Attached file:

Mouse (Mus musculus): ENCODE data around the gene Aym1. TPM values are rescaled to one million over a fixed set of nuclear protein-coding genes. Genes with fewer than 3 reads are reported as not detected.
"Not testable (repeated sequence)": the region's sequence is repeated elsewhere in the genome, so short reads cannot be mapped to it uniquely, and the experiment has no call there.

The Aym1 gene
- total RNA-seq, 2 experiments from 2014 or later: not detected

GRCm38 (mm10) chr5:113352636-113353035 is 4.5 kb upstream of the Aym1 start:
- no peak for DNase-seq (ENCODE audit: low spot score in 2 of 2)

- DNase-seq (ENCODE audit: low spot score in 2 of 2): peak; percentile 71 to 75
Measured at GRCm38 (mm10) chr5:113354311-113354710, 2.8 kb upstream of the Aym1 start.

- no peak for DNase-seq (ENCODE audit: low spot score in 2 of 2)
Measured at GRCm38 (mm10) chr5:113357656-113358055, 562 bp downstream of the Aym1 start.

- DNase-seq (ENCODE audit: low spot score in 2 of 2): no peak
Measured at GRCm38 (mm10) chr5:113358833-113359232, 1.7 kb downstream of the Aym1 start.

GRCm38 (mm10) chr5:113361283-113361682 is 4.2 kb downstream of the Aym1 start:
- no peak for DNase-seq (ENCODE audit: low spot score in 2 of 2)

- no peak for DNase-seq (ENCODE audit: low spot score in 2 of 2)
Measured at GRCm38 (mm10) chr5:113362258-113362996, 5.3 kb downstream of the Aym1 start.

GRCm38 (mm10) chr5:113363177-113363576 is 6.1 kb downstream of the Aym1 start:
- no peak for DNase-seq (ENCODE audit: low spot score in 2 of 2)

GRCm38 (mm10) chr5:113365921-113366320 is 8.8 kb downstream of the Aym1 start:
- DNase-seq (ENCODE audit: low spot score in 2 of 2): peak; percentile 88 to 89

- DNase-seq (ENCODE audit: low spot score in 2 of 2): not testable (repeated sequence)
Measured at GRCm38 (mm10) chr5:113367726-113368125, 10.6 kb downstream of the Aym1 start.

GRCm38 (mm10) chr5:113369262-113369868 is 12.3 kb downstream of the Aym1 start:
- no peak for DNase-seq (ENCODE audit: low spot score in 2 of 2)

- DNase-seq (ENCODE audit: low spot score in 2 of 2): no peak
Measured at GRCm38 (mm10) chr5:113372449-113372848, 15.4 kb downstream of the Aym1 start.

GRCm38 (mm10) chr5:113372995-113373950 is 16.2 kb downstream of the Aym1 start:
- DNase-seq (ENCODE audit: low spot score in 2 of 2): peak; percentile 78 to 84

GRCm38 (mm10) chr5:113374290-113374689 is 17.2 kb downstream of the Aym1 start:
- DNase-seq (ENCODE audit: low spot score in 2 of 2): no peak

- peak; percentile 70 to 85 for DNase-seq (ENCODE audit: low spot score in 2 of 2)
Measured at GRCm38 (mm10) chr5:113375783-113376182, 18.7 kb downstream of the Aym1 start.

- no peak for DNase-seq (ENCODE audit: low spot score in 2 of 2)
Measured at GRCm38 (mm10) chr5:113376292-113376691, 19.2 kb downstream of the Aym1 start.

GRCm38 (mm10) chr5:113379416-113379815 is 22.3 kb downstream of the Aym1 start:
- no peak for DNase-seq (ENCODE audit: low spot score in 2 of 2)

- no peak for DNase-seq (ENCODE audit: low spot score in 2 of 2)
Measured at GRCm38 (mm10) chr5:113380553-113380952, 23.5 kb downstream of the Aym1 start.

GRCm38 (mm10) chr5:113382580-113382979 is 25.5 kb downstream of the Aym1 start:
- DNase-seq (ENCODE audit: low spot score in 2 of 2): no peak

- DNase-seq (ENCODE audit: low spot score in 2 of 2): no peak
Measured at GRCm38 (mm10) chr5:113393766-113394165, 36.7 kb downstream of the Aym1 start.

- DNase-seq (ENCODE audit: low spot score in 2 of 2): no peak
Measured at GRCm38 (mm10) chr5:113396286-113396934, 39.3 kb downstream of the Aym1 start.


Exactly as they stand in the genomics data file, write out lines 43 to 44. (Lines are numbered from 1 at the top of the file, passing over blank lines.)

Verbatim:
- DNase-seq (ENCODE audit: low spot score in 2 of 2): no peak
Measured at GRCm38 (mm10) chr5:113396286-113396934, 39.3 kb downstream of the Aym1 start.